IT was a murder which launched one of the largest searches West Mercia Police has ever undertaken.

As more than 150 officers, including 30 dog handlers, aircraft with thermal imaging equipment and 600 public volunteers combed the highways and byways, avenues and alleyways, forests, fields and riverbanks of north Worcestershire, the face of fair haired newspaper boy Stuart Gough was carried by just about every news outlet in the land.

Eventually the 14-year-old’s body was recovered at virtually the farthest point of the force area from where he had been abducted. Stuart was taken off the streets of upmarket Hagley, a few miles from the West Midlands border, and found a fortnight later hidden in remote woodland 50 miles away on the southern edge of the Malvern Hills at Bromsberrow, near Ledbury, by the Herefordshire/Gloucestershire border.

He had been sexually abused and partially strangled before being bludgeoned to death with a rock.

The teenager was a victim of paedophile psychopath Victor Miller, a Wolverhampton computer operator, about whom the only thing to be said is that within two days of being arrested, he confessed to the murder and led police to where he had hidden Stuart’s body.

The reason Miller, then aged 33, chose such a distant location was that he knew it well.  In the 1960s he had been a pupil at the nearby Bodenham Manor School, which at the time was owned by a Birmingham charitable trust and used to educate seriously emotionally disturbed boys.

Miller, who came from a broken home, spent eight years there and  gained extensive knowledge of the surrounding countryside.

It was that, police believed, which set in motion the train of events that led to Stuart Gough’s killing – and also Miller’s eventual capture.

The young newspaper boy was far from his first victim. Over a 15 year period, homosexual Miller had carried out 29 attacks on young men, although Stuart was the first to die at his hands. 

In 1979 he was jailed for seven years for an indecent assault on a 16-years-old boy in a park in Brighton and released back into society in 1983.

But by January 1988, after an argument with his gay lover, Miller’s frustration had boiled over and he set out to find more victims. First he tried to kidnap another newspaper boy in Hagley, but the lad managed to run off and hide. Then a few days later he drove to familiar territory in Herefordshire and nearly succeeded in grabbing 18-year-old Richard Holden as he cycled home down a dark country lane near the village of Wellington at night.

This was a major mistake by Miller. Off his bike Richard was a far cry from the pervert’s usual type of prey. Strong, six foot tall and a slaughterman, he fought back against his stocky, knife wielding attacker, kicking him hard in the groin and then legging it.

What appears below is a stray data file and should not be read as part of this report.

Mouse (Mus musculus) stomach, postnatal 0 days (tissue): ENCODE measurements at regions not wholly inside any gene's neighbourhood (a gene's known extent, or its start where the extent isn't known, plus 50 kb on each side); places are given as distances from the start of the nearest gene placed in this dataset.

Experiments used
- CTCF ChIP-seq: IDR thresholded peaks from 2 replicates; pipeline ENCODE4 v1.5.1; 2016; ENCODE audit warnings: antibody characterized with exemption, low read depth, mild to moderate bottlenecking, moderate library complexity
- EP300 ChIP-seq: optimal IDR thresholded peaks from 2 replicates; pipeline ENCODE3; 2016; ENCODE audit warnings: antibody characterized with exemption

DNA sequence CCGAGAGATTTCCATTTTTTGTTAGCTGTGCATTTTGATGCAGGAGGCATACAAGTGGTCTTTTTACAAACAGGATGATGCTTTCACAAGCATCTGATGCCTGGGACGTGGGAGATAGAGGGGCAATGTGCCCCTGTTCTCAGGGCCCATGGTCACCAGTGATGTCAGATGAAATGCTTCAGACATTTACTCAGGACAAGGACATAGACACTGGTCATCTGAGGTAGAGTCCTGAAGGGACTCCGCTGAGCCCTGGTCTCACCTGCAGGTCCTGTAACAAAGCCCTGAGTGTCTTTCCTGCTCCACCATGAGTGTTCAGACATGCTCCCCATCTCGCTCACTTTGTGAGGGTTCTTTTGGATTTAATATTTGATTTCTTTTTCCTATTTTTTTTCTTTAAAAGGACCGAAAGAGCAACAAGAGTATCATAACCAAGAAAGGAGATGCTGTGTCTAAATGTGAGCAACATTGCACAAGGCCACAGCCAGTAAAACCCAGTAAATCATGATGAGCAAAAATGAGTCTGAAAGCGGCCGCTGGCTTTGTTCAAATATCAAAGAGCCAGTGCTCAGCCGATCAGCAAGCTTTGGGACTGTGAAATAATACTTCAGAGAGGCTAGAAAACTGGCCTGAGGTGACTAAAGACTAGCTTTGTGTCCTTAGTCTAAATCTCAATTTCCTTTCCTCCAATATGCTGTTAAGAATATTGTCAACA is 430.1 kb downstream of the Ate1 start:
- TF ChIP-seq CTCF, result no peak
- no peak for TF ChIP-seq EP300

Not only did he escape, Richard went on to give police a good description of his assailant and the car he was driving, a silver Colt Sappora.

However, in less than two days and before detectives could match Miller, who was already high on their suspects’ list, with the vehicle, he had killed Stuart Gough.

Stuart had two early morning rounds of deliveries to make on January 17, 1988, comprising just 14 houses within a few hundred yards of the newsagent’s shop. But after leaving with his first round of papers, he never returned to pick up his second, and police were called.

Armed with information about his car, detectives picked up Miller and he was taken to Hereford police station where he was initially questioned about the attack on Richard Holden. Although evasive and used to police interviews, Miller’s behaviour throughout was said to have been impeccable.

Chief Inspector Eamon Croft recalled: “He was no arrogant monster. We were dealing with an articulate, intelligent man with many character complexities He approached the interviews with a determination not to confess, giving lengthy replies to the most routine questions.”

But as the evidence built up and implication in the Stuart Gough murder surfaced, Miller confessed all.

On a bleak, wet and windswept late January morning, a convoy of police vehicles left Hereford police station and were directed by Miller to a narrow country lane at Bromsberrow, close to the M50.

Miller refused to enter the lane, but told officers to proceed to a drainage culvert where they found Stuart’s partially-clothed body.

Experts who later examined the killer described him as a highly dangerous man who should never be released.

At his trial at Birmingham Crown Court in November 1988, Victor Miller pleaded guilty to murder and various other abduction and assault charges.

In a bizarre twist to the case, he apologised to Stuart Gough’s family and asked to be given the maximum possible sentence. Mr Justice Otton jailed him for life and he’s still behind bars now.